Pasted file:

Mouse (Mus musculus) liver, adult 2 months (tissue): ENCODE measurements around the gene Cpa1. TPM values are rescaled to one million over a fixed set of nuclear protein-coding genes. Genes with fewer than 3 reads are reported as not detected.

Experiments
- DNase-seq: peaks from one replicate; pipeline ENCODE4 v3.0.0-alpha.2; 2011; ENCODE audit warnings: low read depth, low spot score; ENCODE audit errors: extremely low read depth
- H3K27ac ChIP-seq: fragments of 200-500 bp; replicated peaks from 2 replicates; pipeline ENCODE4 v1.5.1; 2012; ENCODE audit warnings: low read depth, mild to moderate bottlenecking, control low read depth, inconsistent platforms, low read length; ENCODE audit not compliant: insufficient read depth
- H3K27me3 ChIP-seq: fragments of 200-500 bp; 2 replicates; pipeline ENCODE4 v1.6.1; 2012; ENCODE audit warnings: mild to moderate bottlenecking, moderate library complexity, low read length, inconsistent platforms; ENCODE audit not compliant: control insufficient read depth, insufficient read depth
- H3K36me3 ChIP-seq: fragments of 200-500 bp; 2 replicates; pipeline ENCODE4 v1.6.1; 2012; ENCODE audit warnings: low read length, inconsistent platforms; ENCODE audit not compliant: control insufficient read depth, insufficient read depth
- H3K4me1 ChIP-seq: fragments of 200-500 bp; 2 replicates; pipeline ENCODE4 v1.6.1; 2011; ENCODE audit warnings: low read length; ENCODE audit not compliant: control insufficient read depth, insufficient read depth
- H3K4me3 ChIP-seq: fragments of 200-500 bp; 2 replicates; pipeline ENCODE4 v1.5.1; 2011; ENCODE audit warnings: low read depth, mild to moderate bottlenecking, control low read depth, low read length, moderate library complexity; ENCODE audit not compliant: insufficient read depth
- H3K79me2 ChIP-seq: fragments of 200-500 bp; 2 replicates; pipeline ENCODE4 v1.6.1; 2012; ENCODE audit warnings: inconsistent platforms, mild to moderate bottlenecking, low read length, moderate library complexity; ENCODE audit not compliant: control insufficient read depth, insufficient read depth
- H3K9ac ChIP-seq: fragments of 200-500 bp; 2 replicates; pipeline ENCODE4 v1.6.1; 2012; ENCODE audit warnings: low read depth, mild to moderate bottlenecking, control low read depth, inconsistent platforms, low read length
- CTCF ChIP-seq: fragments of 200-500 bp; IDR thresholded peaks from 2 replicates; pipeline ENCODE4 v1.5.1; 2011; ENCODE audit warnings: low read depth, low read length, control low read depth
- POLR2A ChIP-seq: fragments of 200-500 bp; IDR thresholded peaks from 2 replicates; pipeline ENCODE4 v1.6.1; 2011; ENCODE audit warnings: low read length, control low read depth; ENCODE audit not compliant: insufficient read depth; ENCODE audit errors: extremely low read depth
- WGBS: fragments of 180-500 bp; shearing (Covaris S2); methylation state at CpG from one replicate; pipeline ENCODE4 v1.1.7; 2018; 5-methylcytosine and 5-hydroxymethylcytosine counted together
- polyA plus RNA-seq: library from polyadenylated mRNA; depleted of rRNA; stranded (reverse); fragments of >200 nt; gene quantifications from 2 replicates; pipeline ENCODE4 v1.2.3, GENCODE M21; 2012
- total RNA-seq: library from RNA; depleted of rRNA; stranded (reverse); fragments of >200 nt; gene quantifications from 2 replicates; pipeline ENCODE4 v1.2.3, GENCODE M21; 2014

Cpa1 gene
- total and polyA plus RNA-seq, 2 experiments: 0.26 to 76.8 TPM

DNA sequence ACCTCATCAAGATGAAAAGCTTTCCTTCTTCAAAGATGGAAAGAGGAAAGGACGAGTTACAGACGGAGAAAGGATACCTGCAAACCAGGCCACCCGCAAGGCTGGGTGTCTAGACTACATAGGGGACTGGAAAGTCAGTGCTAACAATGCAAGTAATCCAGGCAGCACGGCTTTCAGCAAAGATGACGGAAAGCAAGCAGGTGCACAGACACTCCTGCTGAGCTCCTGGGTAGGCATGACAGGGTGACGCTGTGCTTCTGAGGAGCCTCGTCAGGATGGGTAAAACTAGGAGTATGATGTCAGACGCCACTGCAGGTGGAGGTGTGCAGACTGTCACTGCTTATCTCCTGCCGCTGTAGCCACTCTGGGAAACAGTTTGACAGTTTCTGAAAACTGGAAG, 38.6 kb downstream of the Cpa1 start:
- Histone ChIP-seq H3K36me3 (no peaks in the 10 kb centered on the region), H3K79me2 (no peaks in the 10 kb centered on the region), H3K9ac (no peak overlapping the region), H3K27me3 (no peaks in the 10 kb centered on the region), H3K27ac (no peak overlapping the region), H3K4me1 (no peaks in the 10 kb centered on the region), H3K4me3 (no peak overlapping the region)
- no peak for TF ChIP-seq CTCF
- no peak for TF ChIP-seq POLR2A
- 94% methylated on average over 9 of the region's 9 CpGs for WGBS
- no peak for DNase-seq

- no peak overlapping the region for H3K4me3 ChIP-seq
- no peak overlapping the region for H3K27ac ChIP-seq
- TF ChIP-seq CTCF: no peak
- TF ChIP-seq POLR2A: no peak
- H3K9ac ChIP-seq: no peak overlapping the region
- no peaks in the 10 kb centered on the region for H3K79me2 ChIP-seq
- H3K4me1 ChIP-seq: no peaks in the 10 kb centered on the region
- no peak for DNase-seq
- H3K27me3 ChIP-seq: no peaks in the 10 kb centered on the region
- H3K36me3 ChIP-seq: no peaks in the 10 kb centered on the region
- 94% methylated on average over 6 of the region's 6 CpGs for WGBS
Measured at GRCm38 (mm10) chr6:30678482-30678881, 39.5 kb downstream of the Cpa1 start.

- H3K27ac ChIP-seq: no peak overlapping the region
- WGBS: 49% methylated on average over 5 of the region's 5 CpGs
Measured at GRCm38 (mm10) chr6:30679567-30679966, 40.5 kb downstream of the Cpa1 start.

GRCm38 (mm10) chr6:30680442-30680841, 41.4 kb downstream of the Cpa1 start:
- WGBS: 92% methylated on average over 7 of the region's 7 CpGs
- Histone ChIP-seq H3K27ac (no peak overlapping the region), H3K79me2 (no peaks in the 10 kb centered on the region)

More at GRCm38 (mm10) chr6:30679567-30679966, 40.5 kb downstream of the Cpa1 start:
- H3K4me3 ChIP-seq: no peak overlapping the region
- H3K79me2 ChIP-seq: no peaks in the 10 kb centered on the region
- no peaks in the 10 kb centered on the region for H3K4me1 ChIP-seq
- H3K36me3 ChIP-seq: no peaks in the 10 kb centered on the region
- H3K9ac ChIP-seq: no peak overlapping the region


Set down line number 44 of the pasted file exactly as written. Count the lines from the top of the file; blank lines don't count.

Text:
- H3K79me2 ChIP-seq: no peaks in the 10 kb centered on the region